Friday, 25 February 2011

Dudley to Birmingham

10 am on Tuesday 22nd Feb we upped-sticks and set off for Brum via the Wolverhamton Level ...
it was to be a day of many contrasts!
 Everything you need to repel all boarder!
 A mooring basin near Kier's Bridge - note - lots of mooring rings, but no boats! 
 Looking over the parapet of Tividale Aquaduct down to the northern portal of the Netherton Tunnel, and what looks to be a fishing match.
 Brades Hill Junction Locks descend to the Gower Branch and to Albion Junction on the Birmingham Level Main Line 
 The red and yellow Dog Wood is starting to regain its colour
 if it's big enough .. moor in it!
 Chemical Arm
 Entering the bowels of the M5 - tight bends, marching columns and lots of watery offshoots.
 Looking off to our right at Oldbury Junction Locks
 You don't expect to see signposts underneath a motorway!
 Under the very low Anchor Bridge built in 1994 ...
 We come out from under for a short stretch and surprised these two Canada Geese who did a lovely jig trying to get away in front of us ...
 ... but gave up in the end and decided to stop, turn and wait for us to pass!
 Back under we go ....
 Blakeley Hall Bridge - motorway columns still marching on the right
 View over the Stewart Aquaduct ....
 ... and over the other side.
 First time we've seen Seyella since we left Dudley! 
 Spon Lane Junction as we keep right onto the Wolverhampton Level
 Motorway maintenance overhangs the canal
Measuring any movement of the motorway
It makes you wonder what kind of an area this is that needs CCTV cameras under the motorway onto the canal.
 Sandwell Park Colliery Wharf
A nice succession of Arches - Railway Arch, Summit Bridge and Summit Tunnel.
The tunnel is just 103 yards long and was built in MDCCXC (1790)
 Getting closer to Birmingham now - an interesting skyline ...
 ... and pretty gables too.
 Engine Branch Aquaduct at ...
 Smethwick Locks
 These 3 locks are the only ones on today's journey - a hexagonal Toll House above the top lock

 Bottom Lock - and here we run into trouble !!
 A lot of effort was needed to open the bottom gate - when Geoff came through on Seyella he could see that there was a large branch stuck in the sluice preventing it from closing properly.
It was just about now that the engine died and the alarms sounded ... oh no, not again! I floated out of the lock chamber and George picked up my middle line and pulled me free of the lock; when I could I stepped off with the stern rope and we bow-hauled RnR about 50 yards ... 
 ... through the worst crap (sorry) that I've seen so far on any canal.  We pulled her over and George bared his arms and put them down the weed hatch (horrible), he dragged out the ubiquitous plastic bags etc., but there was something else wrapped around the propeller too and inside he went for a knife, but to no avail whatever it was wasn't for cutting - I had picked up a tyre!  George was eventually able to remove it, it was too heavy to lift out so I'm afraid it's still lurking there on the bottom of the canal waiting perhaps for another unsuspecting boater to pick it up on his propeller (again, sorry!)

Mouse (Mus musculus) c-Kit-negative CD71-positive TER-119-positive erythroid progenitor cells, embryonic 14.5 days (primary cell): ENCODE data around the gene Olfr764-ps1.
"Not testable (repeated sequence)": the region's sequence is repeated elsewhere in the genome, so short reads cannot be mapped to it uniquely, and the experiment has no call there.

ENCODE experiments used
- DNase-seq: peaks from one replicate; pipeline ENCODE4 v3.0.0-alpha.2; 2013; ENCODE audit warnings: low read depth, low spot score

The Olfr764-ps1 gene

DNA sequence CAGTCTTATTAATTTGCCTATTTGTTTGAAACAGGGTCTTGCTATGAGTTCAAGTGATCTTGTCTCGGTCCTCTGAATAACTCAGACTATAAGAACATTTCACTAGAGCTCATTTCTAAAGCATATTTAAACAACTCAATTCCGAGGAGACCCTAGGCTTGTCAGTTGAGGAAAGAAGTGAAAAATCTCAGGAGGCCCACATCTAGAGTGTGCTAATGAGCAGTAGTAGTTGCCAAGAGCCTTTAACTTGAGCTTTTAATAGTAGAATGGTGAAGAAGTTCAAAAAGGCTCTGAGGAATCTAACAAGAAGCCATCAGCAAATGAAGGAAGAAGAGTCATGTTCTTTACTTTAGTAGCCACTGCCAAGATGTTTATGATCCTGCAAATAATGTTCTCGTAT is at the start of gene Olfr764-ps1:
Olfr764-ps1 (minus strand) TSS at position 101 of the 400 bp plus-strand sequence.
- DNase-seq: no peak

On our way again now with Seyella in front - Smethwick Junction's beautiful ornate bridges built at the Horseley Iron Works in Staffordshire in 1828 (Engine Arm Aqueduct was built by the same company) 
 Looking back at Smethwick Junction - we've come from the right of the picture and are now on the Birmingham Main Line.
 Signs of old industry and another fretwork bridge over another short arm.
 Wrong archway Geoff! Well it would be if there wasn't a maintenance boat in the right-hand one of the railway bridge!
 Can't see what they're doing and they didn't even acknowledge our passing!
 Sorry, can't resist these lovely bridges.
 Don't go there!
 The Soho Loop goes off to the left  -  the area between here and where it rejoins the main line is Rotton Park! ...
 ... under Winson Green Bridge - that's Asylum Bridge in the distance.  Apparently the asylum was built adjacent to Winson Green Gaol sometime between 1847 and 1850.
Approaching Lee Bridge built in MDCCCXXVI (1826) Seyella in the lead.
 Attractive fret panels line the road ...
... running atop the embankment ...
 ... and when the occupants want to get rid of their rubbish they heave it over the fence to hang in the trees, burst open on the bank and foul your prop!!!!! 
 The junction where the Soho Loop ...
 ... and the Icknield Loop join the Main Line. 
 Into the centre of Birmingham - our preferred moorings in Sherbourne Wharf are sharp right through the bridge ...
 ... those moorings look ok too ...
 ... into Oozells Street Loop ...
 ... past the Fellows Morton and Clayton building ...
 ... stopping to allow the bright pink waterbus to pass by us ...
 ... and this boat name looks familiar too ...
 Good Health!!!
Sherbourne Wharf is full, not a mooring ring to be had so we moor at those rings we saw earlier ----
--- between St Vincent Street Bridge and Sheepcote Street.
Approximately three and a half hours today, the last hour or so quite tiring I felt - glad to be still at last.